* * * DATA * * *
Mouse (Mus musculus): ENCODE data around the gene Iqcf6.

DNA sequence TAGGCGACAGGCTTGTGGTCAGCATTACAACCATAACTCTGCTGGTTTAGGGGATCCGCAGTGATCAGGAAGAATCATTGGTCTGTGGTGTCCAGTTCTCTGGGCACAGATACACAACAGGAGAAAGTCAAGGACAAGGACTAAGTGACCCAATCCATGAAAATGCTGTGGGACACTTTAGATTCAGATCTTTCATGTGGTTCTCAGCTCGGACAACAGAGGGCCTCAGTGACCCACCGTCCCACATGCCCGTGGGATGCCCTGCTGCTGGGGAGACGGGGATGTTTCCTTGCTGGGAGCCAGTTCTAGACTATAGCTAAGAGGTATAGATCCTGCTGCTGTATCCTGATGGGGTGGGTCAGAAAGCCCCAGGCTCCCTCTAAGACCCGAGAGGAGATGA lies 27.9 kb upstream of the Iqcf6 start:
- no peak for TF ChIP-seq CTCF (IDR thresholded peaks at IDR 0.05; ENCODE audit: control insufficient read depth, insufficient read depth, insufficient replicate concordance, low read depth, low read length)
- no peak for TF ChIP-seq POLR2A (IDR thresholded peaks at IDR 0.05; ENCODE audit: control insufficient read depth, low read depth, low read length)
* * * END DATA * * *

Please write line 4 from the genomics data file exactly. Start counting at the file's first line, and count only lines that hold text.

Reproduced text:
- no peak for TF ChIP-seq POLR2A (IDR thresholded peaks at IDR 0.05; ENCODE audit: control insufficient read depth, low read depth, low read length)